Food

Stedman, Ronald (19 of 32). Food: From Source to Salespoint

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  • Type

    sound

  • Duration

    00:30:06

  • Shelf mark

    C821/30

  • Subjects

    Meat industry

  • Recording date

    1999-09-08, 1999-09-30, 1999-10-28, 1999-11-17, 2000-04-20

  • Recording locations

    Interviewee's home and Butchers' Hall, London

  • Interviewees

    Stedman, Ronald, 1917-2009 (speaker, male)

  • Interviewers

    Courtney, Cathy (speaker, female)

  • Abstract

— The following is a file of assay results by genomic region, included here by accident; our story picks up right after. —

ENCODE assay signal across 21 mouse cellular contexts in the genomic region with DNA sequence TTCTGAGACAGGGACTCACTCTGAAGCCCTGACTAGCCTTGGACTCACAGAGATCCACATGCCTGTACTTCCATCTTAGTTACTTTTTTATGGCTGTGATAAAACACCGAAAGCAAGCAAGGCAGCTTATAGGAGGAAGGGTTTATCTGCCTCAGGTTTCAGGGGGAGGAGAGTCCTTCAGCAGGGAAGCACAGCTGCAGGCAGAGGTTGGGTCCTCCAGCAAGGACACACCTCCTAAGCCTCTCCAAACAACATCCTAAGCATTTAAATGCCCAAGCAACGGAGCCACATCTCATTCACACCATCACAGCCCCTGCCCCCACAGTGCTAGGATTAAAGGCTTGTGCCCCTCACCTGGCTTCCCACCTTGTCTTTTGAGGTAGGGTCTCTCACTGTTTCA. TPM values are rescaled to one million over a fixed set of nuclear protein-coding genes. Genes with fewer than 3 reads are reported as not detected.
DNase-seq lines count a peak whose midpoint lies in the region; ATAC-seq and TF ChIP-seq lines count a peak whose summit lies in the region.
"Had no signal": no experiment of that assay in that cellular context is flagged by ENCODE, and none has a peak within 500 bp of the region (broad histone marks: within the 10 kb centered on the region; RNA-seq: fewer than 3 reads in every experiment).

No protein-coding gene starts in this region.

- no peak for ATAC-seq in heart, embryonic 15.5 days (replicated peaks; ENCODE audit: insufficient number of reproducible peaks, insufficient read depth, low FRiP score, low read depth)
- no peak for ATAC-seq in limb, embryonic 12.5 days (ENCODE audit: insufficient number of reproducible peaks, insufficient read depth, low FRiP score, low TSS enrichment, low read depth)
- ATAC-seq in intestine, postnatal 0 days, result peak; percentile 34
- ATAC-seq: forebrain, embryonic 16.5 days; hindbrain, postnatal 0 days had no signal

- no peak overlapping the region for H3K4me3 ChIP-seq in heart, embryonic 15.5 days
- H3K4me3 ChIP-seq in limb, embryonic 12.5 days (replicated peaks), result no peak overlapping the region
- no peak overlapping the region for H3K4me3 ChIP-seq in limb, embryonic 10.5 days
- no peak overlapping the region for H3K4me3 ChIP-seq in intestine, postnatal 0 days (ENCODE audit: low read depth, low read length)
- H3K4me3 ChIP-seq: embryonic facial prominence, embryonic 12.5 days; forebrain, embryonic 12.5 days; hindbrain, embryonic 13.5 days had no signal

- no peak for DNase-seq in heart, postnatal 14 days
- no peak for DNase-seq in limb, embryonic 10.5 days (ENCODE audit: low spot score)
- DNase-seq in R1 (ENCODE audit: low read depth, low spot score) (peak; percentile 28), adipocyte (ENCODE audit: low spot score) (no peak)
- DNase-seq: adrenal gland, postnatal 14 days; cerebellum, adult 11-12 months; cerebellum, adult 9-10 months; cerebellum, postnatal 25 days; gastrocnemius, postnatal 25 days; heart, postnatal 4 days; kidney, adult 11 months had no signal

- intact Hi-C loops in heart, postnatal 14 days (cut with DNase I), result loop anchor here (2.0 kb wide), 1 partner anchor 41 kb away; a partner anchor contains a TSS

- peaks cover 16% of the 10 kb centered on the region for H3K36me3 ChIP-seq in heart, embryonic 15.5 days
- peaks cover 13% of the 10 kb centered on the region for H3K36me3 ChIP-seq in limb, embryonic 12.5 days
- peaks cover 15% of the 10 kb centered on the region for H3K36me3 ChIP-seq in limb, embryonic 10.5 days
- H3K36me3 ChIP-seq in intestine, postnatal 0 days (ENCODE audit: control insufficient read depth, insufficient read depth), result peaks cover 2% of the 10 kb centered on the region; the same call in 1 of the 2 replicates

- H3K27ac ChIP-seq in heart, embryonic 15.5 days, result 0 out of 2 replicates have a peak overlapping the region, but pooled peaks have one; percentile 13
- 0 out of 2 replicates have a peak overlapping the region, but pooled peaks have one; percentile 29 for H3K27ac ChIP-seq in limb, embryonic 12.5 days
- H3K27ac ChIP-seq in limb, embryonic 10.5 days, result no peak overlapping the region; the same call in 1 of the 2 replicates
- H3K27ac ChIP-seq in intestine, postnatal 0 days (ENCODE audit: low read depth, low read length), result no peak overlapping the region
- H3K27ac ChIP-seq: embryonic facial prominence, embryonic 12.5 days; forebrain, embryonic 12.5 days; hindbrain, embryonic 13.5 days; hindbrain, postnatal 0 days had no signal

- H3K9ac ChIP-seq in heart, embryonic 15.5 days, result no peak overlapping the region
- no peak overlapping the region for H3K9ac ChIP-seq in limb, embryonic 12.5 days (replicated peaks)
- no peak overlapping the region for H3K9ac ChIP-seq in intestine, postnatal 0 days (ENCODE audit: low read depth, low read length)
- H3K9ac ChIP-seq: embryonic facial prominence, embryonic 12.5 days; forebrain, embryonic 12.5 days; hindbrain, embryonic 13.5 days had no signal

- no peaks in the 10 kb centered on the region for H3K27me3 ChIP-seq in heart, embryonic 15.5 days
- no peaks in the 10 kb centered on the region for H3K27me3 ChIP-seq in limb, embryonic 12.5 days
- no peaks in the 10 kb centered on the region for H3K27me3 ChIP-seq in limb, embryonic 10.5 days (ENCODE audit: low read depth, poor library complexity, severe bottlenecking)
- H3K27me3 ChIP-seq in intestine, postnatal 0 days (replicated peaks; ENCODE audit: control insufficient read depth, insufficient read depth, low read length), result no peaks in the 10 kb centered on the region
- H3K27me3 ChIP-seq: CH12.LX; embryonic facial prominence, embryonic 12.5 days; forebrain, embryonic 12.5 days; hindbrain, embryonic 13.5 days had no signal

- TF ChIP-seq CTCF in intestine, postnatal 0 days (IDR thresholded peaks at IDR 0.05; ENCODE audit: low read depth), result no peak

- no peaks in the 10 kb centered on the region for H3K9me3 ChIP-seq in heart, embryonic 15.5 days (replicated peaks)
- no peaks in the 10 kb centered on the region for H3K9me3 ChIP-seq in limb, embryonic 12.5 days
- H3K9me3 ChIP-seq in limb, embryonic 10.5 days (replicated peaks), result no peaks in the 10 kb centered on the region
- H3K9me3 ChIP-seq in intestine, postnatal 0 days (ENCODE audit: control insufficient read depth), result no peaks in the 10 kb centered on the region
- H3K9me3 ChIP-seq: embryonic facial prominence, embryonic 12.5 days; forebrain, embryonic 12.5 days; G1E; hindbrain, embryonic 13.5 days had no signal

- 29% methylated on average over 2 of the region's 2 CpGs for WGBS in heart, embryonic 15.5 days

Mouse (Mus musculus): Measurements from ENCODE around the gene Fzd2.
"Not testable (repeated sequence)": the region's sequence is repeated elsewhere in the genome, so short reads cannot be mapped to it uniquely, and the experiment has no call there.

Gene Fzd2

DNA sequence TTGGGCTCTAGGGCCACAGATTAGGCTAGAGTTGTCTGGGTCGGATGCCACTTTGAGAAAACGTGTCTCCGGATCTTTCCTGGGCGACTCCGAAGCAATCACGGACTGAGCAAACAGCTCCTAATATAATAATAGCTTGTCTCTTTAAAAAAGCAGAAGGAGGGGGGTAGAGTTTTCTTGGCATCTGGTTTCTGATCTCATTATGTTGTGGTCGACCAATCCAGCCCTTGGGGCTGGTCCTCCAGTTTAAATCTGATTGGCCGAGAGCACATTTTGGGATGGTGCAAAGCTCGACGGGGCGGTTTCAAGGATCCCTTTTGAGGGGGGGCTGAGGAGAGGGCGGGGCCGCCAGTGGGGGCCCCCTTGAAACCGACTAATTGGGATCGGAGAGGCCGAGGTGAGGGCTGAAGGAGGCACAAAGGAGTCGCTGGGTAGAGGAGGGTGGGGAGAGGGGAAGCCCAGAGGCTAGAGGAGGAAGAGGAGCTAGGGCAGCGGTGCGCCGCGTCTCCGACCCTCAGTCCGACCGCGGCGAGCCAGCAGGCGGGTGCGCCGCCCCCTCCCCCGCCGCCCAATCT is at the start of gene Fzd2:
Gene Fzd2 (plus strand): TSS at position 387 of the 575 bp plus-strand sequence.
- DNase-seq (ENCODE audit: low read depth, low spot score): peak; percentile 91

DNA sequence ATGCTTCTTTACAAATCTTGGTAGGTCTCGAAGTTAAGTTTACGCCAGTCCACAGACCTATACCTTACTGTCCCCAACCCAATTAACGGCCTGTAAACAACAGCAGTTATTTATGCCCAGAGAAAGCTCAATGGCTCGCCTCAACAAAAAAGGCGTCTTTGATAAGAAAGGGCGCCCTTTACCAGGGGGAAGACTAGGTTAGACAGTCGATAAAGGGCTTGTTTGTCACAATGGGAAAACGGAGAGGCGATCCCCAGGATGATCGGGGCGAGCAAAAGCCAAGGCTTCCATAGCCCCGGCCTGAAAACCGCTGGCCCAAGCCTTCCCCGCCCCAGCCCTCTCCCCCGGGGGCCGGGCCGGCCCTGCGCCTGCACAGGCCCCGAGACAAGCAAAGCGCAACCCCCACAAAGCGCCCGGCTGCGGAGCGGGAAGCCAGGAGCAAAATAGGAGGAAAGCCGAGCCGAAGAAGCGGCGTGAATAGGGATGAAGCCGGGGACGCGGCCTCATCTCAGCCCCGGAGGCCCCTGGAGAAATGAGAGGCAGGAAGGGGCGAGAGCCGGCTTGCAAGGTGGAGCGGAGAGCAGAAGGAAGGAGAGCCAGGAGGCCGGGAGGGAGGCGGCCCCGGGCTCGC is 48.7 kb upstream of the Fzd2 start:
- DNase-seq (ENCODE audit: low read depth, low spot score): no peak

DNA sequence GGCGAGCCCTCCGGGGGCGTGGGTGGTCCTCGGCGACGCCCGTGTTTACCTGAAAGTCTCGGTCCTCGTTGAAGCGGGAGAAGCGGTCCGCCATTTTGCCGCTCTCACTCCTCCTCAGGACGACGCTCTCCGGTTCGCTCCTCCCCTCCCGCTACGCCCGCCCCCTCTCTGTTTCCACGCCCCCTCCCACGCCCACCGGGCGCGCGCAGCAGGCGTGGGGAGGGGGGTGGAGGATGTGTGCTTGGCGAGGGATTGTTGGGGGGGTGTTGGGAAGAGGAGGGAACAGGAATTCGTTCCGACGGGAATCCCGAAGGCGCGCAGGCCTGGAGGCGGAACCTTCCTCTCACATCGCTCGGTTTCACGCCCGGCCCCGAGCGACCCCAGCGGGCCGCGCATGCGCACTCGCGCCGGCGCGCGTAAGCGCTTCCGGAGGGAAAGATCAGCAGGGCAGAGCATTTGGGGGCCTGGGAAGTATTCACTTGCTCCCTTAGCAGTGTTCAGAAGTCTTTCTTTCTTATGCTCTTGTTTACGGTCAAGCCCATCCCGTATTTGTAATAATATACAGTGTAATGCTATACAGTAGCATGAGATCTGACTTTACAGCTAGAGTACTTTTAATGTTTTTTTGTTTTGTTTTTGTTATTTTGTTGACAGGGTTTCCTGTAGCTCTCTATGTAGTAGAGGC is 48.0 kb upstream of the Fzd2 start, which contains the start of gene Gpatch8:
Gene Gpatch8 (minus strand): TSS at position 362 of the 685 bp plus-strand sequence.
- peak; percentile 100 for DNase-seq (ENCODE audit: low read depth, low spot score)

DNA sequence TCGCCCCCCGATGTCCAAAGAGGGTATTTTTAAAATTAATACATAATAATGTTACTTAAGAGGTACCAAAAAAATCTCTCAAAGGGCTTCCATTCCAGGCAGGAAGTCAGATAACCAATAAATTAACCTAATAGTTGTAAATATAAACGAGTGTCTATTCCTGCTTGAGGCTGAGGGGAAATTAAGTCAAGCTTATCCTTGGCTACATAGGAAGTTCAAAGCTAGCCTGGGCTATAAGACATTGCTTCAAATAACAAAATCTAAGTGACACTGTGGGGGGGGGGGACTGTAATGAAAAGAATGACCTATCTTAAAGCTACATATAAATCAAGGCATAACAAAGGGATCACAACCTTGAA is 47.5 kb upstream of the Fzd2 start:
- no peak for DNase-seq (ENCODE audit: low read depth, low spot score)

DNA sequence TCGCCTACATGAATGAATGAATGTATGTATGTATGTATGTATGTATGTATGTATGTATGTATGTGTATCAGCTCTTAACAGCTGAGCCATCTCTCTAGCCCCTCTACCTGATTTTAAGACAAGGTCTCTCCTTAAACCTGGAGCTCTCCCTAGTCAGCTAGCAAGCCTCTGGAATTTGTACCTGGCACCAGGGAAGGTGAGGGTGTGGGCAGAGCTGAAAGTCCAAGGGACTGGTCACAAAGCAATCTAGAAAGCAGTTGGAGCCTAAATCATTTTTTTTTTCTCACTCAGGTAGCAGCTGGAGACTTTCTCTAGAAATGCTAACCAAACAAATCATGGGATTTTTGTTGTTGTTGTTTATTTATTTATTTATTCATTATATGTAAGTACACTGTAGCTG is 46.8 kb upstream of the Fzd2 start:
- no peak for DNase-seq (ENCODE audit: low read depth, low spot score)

Part 19: Tape 10 Side A: Meat now cut in slaughterhouses rather than in shops; Continental way of cutting meat more economic because waste meat kept fresh and used for other things eg saveloys. Details of Davis and other cutter at Atlantic Road in 1933 when D approx 34, low pay and status. If D had been more of a ‘ladies’ man’ could have become a manager of the shop, but lack of personality prevented this. Order of hierarchy. Atmosphere of shop, lots of banter. Salt beef. Brine tub. Sausages were made by the ‘boy’, apprentice, who had to be over 16 to handle machine and knives. Rails in shop at beginning of week were hung with whole lambs minus heads, cut up during week. Game was hung for weeks until it was moving ie lice. RS’s first job in one of the shops after Electric Avenue was to scrub out dustbins crawling with maggots, fat etc. Earthenware sink at Electric Avenue. Hot water from copper. Meat was delivered from Smithfield most days. RS worked from 7 am and got home approx 6.30. Half-day on Monday and on early closing day, Wednesday. Worked until 9 o’clock on Friday and Saturday. Saturday afternoon was for cleaning up. Training as a cutter lasted approx a year. Coffee break and lunch break. Danger of over- hygienic conditionsso human body no longer knows how to resist germs. Young David Greig as a cutter. Drank himself to death in his twenties; RS thinks it was suicide. Met Mrs (Ross) Greig, young DG’s mother, approx 1970s,details. RS running Rheumatism Society in Croydon for Rotary, tried to involve Mrs Daisy Greig, ‘an old bat’. Ross Greig, eldest son of original David Greig. Sam Greig. Firm went downhill when original DG died. Younger generation of Greigs came into firm - liquidation, details. Firm had started approx 1870 and built up from one shop. Description of Electric Avenue shop at street level. Eggs sold on pavement, arriving in ‘coffin’ boxes packed in straw, bought loose. Broken eggs. Mostly white eggs, uncleaned. After RS finished his training, went around four or five shops and was manager in last shop. Never worked in upstairs shop whilst at Atlantic Avenue. Shopman would advise customers as to how to use various cuts of meat.

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